Mr. GRIFFIN. Is it your impression that during the week on 5-day weeks that maybe 3 or 4 nights out of a week he would not go to the Vegas Club?
Mr. SENATOR. I don't think so.
Mr. GRIFFIN. I am saying that he wouldn't go to the Vegas Club. There would be 3 or 4 nights out of the week that he would not go to the Vegas Club?
Mr. SENATOR. Oh, yes; I would probably say that, yes.
Mr. GRIFFIN. Now, what was done with the money over at the Vegas Club every night?
Mr. SENATOR. I don't know, that part I don't know. I am not familiar with that part.
Mr. GRIFFIN. Did you ever see Jack take any money from the Vegas Club and bring it back to the apartment or put it in his car or in his pockets?
Mr. SENATOR. No; not out of the Vegas. I don't know if it has been done, but I haven't witnessed it. The money is handled, at the Vegas the money is handled by Eva. Now, how she disburses it or banks it I don't know.
Mr. GRIFFIN. Do you know of any bank accounts that Jack maintained?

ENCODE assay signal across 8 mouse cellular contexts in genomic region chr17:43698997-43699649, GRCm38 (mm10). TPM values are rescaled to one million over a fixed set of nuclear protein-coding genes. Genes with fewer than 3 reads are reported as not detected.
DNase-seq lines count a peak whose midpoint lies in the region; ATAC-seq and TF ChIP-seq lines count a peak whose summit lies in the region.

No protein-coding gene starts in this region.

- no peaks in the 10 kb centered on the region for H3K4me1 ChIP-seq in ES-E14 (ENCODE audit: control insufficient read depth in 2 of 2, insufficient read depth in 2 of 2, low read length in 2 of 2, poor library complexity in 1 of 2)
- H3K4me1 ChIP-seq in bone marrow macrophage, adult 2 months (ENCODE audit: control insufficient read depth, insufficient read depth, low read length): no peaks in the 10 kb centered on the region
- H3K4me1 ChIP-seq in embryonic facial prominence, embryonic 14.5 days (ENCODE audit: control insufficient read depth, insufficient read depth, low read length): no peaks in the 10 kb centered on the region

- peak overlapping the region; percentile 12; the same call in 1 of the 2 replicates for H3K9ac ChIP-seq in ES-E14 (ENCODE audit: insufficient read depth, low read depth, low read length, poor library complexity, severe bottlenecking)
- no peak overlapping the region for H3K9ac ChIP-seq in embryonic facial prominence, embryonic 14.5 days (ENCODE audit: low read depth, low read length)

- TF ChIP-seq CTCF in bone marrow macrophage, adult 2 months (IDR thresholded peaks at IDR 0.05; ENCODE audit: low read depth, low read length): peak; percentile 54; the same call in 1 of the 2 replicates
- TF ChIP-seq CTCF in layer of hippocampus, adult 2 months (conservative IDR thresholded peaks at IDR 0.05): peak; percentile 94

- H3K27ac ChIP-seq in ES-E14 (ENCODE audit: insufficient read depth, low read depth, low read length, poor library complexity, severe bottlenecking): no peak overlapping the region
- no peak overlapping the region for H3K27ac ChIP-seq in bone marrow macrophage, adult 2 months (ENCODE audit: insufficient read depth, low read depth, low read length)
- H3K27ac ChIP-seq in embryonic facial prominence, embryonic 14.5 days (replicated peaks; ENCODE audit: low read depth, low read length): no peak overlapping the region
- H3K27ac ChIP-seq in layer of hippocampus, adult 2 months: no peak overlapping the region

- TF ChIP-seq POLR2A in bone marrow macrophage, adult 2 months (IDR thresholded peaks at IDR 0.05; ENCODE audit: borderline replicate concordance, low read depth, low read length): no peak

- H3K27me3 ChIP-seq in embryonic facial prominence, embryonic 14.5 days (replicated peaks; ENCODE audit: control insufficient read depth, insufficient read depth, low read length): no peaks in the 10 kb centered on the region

Mr. SENATOR. He had one bank. What he had in it I don't know. I am trying to think of the name of the bank. Do you have a listing of the banks he has? Can you refresh my memory on it?
Mr. GRIFFIN. I can give you a list of banks and read off some names. Tell me if any of these are familiar to you. How about the Park Cities Bank and Trust Company?
Mr. SENATOR. No.
Mr. GRIFFIN. How about the National Bank of Commerce?
Mr. SENATOR. No.

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Mr. GRIFFIN. The American Bank and Trust Company?
Mr. SENATOR. No.
Mr. GRIFFIN. The Mercantile National Bank?
Mr. SENATOR. No; see, if you can find one on--continue.
Mr. GRIFFIN. All right, the Industrial National Bank.
Mr. SENATOR. Merchants. Have you got Merchants? That is the one I am thinking of. I think he had a bank account at the Merchants.